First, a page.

Exploration of Chemical and Biochemical Mechanisms of Catalysis
Cormier, Kevin William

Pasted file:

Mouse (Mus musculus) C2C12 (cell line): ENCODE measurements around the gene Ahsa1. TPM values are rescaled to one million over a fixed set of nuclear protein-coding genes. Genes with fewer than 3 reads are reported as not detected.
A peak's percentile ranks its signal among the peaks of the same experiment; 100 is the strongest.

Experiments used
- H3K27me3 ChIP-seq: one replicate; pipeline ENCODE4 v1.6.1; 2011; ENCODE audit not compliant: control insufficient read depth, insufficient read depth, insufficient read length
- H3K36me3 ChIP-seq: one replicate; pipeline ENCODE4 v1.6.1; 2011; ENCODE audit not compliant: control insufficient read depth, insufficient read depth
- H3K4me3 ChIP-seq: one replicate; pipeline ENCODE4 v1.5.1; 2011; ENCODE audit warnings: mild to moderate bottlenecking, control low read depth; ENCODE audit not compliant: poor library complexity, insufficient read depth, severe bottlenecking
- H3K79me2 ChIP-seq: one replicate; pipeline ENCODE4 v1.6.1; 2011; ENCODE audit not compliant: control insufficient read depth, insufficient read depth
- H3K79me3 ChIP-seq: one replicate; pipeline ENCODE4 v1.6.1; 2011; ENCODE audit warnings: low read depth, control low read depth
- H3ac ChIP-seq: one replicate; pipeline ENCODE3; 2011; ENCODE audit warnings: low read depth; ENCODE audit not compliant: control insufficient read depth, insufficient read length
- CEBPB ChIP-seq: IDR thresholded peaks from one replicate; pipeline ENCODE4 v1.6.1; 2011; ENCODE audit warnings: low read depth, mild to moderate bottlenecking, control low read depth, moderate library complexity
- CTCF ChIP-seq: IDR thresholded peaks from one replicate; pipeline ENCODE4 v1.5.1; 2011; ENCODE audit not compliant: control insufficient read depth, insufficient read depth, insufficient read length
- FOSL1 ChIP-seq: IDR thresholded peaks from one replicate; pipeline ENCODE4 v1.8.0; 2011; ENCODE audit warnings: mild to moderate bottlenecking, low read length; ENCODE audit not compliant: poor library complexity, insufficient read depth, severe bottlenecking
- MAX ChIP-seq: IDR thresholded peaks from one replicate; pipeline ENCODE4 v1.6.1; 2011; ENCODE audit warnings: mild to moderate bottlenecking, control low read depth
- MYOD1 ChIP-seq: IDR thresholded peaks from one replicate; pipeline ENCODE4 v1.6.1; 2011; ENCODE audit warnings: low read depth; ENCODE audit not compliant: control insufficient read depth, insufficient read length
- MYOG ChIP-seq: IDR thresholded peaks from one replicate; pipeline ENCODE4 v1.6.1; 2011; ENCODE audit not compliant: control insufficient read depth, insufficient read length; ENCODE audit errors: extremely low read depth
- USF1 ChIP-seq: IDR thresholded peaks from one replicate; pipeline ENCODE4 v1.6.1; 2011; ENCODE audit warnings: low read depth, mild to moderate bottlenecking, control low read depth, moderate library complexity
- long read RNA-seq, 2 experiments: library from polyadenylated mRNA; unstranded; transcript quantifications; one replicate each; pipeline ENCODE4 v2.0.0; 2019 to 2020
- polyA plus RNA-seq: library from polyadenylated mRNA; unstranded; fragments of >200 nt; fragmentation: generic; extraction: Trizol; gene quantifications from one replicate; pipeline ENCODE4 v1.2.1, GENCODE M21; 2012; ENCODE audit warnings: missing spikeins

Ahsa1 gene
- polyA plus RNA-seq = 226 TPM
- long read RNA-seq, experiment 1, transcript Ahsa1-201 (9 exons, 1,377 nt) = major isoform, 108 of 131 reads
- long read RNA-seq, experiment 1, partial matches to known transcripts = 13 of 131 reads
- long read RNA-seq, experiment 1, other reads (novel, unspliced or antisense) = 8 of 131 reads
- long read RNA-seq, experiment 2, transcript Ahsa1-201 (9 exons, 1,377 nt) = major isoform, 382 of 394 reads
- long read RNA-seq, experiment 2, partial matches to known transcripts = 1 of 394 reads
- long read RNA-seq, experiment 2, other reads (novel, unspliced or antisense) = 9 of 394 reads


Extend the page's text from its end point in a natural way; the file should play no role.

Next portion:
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Nature uses proteins to catalyze a wide range of chemical processes that control cellular signaling. One such enzyme is ERK2 which plays a role in the transmission of signals by catalyzing the phosphorylation of its substrates. The signaling pathway that it is a part of is important in the control of growth, cell survival and differentiation. As with other proteins, its function is intimately related to its structure, both its activity and selectivity for binding partners affected by its conformation. A mutant of ERK2, discovered in a human oral squamous cell carcinoma cell line, consists of a substitution of a lysine for a glutamic acid residue in the common docking domain (E320K). The effects of this mutation on the structure of ERK2 are examined along with the effect that the conformational change has on protein-protein interactions. Because of the essential role catalysts play in lowering the activation barriers of otherwise inaccessible reaction pathways, chemists have long looked to nature for inspiration. The functionalization of C–H bonds is one such area of research, where the coveted exploitation of readily available hydrocarbon feedstock is impeded by the stability of the bonds. In this search for potential catalysts, chemists have looked to the metals that act as co-factors for many enzymes. Vanadium, long thought to be at work in halogenation reactions taking place in marine environments, was found to selectively catalyze the oxidation of hydrocarbons at the benzylic position. Understanding the mechanism of a reaction can lead to insights into ways to better harness reactivity and selectivity, something that nature does quite efficiently. In studying the biosynthesis of pyrrole-imidazole alkaloids, a means to mimic nature’s method for the dimerization of oroidin was achieved and the product outcome controlled.